Lead: In March, 1945 Winston Churchill gave his famous "Iron-Curtain" Speech in Fulton, Missouri. It was not given as an idle gesture.

Intro.: "A Moment in Time" with Dan Roberts.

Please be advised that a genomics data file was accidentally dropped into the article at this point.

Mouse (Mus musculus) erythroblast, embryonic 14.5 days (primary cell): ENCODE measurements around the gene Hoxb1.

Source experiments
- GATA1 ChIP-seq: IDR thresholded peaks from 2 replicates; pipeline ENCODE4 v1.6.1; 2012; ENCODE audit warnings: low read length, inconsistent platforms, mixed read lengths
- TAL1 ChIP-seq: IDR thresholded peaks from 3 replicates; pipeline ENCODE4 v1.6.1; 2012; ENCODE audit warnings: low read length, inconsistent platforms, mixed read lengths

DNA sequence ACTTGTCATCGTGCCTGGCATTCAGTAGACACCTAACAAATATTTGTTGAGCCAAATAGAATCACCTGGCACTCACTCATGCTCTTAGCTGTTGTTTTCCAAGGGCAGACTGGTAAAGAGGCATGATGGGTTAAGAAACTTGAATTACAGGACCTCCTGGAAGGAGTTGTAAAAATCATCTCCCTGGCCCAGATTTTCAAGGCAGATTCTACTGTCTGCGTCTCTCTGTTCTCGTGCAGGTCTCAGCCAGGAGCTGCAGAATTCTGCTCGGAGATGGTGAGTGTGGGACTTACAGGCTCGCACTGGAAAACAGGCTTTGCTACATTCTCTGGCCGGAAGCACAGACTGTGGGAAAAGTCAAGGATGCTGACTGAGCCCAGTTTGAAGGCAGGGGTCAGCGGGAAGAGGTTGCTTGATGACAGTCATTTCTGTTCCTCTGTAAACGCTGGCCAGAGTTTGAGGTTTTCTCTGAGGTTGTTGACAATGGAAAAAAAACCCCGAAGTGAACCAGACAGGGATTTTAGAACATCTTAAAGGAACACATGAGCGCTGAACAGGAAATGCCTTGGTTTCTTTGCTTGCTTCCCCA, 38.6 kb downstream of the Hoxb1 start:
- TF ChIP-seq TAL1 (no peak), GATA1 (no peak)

Content: In the days after World War II, the United States began to explore the path of accommodation with the Soviet Union. Under the new President, Harry Truman, and Secretary of State James F. Byrnes, America began to draw away from the British, who were increasingly isolated and under Soviet pressure in the Balkans, Iran and the Mediterranean. Truman was following the course laid out by his predecessor, Franklin Roosevelt, but as 1945 drew to a close, important elements of public opinion began to criticize this policy. Secretary of Defense James Forestall and other military leaders were fearful of Soviet power and expansion and urged the President to a more militant approach to the Russians. This was echoed by certain key Republicans such as Senator Arthur Vandenberg and influential shapers of opinion like Henry R. Luce, publisher of Time Magazine, and the editors of the New York Times.

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